When the first iPad came out, people talked about how tablets would revolutionize old game formats. Families could sit around a table and play anything from Go Fish to Monopoly without needing to store shelves full of board games. iPad versions of the games could leverage players’ individual iPhones to digitally replicate game pieces: Tile racks in Scrabble, money and deeds in Monopoly, even hands in card games could all be managed via touchscreen. The possibilities were endless.
Digitized board games haven’t exactly set the world on fire, but they are still kicking around. In the build-up to the public release of Apple ARKit and other next-gen AR/VR platforms, developers have been showing glimpses of what board games, childrens’ books, and other family entertainment will look like in a mixed-reality world.
Twitter user imjigu posted this video clip of Echelon, an AR strategy game being developed for Microsoft Hololens by Helios Interactive. The clip speaks for itself, showing the potential for immersion when a table full of players all strap into the same virtual world for a shared gaming session:
— Jignesh Parmar 🇮🇳 (@imjigu) July 26, 2017
The Wrap‘s Sean Burch spent some time with Los Angeles-based VR studio Within, getting a glimpse of their vision for the future of childrens’ books. Burch came away impressed, to say the least:
[Within CEO Chris Milk’s] team has been working on an untitled Goldlilocks-themed experience that only needs an iPad and a flat surface to show AR’s potential. Milk — cutting a figure of a taller, more svelte Zach Galifianakis with his pulled-back hair and impressive brown beard — pointed his iPad at a table and started reading along to the story on the screen. Voice activation followed his words and a digital forest began popping up on the iPad, with Goldilocks wandering through trees before heading inside a two-story house.Milk then took a few steps forward, allowing us to peak through the window and see inside — as if it was a tangible dollhouse sitting on the table, and not a computer animation. If we reached out and touched the screen, we could move the items in the story. Goldilocks then took a seat at a table and, well, you know the rest.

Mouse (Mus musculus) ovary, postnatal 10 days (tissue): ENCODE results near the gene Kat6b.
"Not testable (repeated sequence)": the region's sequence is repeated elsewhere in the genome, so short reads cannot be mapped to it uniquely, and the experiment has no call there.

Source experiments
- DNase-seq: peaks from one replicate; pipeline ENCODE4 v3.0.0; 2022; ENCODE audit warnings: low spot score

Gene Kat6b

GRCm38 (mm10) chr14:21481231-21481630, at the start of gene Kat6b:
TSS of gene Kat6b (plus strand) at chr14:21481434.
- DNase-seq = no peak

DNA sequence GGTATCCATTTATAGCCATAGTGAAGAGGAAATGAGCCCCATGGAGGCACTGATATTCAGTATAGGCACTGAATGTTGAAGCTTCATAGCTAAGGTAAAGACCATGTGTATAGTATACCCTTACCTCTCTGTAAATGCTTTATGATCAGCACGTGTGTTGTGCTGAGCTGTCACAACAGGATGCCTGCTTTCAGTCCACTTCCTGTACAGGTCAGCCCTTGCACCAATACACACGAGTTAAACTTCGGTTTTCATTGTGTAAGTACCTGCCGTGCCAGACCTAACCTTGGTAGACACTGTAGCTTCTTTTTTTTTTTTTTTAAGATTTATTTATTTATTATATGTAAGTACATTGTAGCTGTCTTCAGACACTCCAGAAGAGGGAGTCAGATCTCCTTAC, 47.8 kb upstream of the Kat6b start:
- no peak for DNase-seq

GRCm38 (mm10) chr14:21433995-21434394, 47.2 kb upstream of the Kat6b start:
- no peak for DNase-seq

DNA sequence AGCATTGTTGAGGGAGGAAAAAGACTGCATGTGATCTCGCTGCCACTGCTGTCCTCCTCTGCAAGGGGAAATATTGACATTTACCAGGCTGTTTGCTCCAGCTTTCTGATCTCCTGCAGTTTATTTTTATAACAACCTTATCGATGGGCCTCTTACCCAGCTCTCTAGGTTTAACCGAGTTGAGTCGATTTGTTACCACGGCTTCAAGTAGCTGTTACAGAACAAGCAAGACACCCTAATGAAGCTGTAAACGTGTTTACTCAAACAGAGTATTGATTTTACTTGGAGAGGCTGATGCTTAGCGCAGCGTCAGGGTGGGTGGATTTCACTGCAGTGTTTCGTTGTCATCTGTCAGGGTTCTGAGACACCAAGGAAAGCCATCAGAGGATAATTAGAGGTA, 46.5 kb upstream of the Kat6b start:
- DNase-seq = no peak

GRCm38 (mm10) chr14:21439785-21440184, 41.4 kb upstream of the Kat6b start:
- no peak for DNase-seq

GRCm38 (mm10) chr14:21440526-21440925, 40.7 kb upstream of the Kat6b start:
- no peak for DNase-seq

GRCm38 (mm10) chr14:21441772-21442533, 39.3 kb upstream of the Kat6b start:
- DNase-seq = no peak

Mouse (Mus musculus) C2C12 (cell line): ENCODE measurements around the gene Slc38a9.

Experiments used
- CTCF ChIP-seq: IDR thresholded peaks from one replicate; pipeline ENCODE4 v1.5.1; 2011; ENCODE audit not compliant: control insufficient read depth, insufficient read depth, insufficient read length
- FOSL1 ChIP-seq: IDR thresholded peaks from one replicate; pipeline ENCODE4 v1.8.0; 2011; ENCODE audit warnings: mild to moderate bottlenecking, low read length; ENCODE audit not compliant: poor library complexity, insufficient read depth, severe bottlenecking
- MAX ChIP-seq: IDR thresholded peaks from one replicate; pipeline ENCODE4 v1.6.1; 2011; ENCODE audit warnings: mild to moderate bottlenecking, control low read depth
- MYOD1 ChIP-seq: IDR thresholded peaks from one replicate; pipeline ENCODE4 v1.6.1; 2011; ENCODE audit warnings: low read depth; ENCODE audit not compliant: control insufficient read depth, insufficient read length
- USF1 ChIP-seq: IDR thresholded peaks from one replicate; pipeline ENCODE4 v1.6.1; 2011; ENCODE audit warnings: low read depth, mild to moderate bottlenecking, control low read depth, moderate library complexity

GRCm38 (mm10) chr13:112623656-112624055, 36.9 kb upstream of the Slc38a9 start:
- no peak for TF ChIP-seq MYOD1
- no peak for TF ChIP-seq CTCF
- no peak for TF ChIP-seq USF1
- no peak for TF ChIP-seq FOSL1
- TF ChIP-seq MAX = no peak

Admittedly, I was caught off guard by how cool I found the experience — especially since I’m about 20 years older than the target demo. But Within tapped into how AR can create the 21st Century version of a pop-up book, with users able to turn their kitchen table into a fantasy world. “Goldilocks” was a hybrid production — part-book, part-cartoon, and part-video game.
Mixed-reality versions of board games and books will cost far more to produce than their ink and cardboard counterparts. It remains to be seen how the financials will play out for studios like Helios and Within, and if a balance can be struck between developing paradigm-shifting experiences and turning a profit.
Remember, iOS users are accustomed to paying a dollar or two for an app; something like Echelon or Within’s Goldilock’s experience almost certainly would have to cost ten times that (at least!) to make financial sense.
Still, the future of family fun will be interesting to watch as we move from board games and screens to headsets and mixed realities.